To allow such recovery would convert the insurer’s liability from one of product liability to one extending to general contractual liabilities.

The Court of Appeal rejected the insured’s argument that the insuring clause provided cover that is

co-extensive with the liability of the insured. Any recoverable loss had to have been caused by the physical damage. It was found that the policy did cover “liability for the physical consequences of the collapse of

cinema 6 and such economic losses as were caused by that physical damage”.

The parties were in agreement that if the defects in the suspended ceiling of cinema 6 had been discovered before any collapse, and the collapse had been prevented, Hampden would not be liable for Horbury having to pay damages for profits lost by closing cinema 6.

Accordingly, Hampden would not be liable if, in such a case, the rest of the complex had been closed to see if faults were repeated elsewhere, and Horbury held liable in damages for the resulting loss of profits.

That must be because, in relation to both cinema 6 and to the rest of the complex, such damages would not be in respect of damage to material property.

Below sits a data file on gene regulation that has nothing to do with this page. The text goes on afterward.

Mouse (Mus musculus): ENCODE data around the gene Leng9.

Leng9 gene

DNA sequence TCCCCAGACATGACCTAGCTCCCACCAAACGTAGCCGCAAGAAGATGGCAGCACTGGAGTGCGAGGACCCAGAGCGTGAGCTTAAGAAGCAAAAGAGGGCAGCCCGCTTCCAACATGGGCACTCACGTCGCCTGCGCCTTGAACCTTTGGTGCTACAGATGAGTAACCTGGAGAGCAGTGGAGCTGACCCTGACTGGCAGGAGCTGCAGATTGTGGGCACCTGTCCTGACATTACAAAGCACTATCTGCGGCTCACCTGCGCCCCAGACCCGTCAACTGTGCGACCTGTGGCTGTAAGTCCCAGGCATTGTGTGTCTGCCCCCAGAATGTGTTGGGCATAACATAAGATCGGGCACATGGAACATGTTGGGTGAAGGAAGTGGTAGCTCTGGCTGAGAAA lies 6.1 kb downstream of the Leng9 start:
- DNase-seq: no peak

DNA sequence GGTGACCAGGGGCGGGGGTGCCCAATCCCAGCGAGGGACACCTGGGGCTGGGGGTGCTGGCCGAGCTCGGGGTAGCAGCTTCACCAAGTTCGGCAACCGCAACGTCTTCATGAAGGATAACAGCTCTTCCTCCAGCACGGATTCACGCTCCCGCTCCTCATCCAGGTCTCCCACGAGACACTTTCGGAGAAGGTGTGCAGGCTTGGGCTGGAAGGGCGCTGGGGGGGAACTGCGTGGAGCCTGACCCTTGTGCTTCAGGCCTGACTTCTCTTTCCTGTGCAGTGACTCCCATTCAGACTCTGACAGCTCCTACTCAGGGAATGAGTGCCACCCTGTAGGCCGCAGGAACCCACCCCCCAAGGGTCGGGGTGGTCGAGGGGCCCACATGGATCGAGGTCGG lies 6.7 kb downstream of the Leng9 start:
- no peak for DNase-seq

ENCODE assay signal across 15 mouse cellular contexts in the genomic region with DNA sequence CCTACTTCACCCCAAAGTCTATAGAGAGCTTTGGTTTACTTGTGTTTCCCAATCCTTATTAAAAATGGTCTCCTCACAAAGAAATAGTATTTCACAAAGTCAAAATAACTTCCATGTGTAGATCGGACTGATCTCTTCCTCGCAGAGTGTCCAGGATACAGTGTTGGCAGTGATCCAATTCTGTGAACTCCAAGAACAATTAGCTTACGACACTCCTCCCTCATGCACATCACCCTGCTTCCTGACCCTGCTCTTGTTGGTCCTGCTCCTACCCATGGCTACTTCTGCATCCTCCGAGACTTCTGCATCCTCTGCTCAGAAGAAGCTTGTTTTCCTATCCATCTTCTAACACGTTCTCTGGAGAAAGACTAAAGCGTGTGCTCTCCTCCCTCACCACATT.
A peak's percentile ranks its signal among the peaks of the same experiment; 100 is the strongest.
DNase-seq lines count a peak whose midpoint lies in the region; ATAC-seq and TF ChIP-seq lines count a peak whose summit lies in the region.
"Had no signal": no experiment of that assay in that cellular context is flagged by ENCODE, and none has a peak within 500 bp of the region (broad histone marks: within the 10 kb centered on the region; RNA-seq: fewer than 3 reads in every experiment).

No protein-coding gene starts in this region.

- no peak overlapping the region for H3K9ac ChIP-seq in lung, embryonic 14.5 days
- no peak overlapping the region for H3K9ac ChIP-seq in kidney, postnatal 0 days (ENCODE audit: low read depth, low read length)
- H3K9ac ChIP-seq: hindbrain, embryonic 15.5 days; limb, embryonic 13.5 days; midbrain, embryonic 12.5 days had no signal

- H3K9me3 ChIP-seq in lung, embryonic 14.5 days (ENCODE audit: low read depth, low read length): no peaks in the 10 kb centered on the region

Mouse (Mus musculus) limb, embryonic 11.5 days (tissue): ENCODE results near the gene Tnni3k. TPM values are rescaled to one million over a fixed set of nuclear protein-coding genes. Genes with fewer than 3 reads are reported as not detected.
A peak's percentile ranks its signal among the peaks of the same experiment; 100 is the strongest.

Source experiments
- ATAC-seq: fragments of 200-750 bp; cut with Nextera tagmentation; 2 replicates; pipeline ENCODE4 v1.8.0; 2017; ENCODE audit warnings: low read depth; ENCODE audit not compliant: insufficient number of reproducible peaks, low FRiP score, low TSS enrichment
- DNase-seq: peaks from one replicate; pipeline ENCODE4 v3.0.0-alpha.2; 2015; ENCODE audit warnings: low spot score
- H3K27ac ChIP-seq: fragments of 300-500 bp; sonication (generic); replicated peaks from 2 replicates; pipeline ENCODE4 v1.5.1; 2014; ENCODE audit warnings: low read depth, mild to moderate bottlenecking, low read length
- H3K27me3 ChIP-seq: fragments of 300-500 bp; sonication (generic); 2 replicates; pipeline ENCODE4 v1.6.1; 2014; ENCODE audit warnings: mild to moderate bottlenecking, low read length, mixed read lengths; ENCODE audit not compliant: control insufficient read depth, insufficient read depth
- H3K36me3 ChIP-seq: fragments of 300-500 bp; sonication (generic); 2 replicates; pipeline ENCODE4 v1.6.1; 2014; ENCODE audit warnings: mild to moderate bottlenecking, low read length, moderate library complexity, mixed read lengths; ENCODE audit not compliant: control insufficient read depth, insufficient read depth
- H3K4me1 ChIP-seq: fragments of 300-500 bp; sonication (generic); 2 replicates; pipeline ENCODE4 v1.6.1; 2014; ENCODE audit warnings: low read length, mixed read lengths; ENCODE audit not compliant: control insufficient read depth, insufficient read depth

The mere existence of a defective product and the risk of future physical damage were not damage to physical property and as such the insurer’s liability did not “embrace the losses resulting from the wider closure”. Any losses caused by AMC’s preventative actions were therefore not covered.

Lord Justice Keene went on to highlight two further reasons in support of his conclusion. The first was that the insurer had not relied upon the general law of tort in support of its argument, but would have instead pointed to its contractual liability to the insured.

The second was that a “contractor is not liable in tort to the buyer or occupier of a building if a defect is discovered before any personal injury or physical damage is caused by the is only if the defect causes damage to other property that damages may be recovered…”.

As referred to above, this dispute took place prior to Horbury’s liability, for which cover was sought, had been determined.

The court was willing to make a declaration as to the extent of cover provided by the policy, however. Lord Justice Keene observed that making such a declaration when the claimant did not seek to identify whether liability to a third party was based in contract or tort, or the party to whom it would be so liable, left “a great deal to be desired from the point of view of the court”.

Despite these reservations it appears that the court will nevertheless make declarations relating to the scope of a liability policy where the issue is sufficiently defined.

The decision in Horbury gives certainty as to the basis and extent of insurers’ liability in this area and demonstrates that the court is unwilling to impute any liability beyond that contemplated by the policy. As a result a product liability policy will be given a narrow interpretation.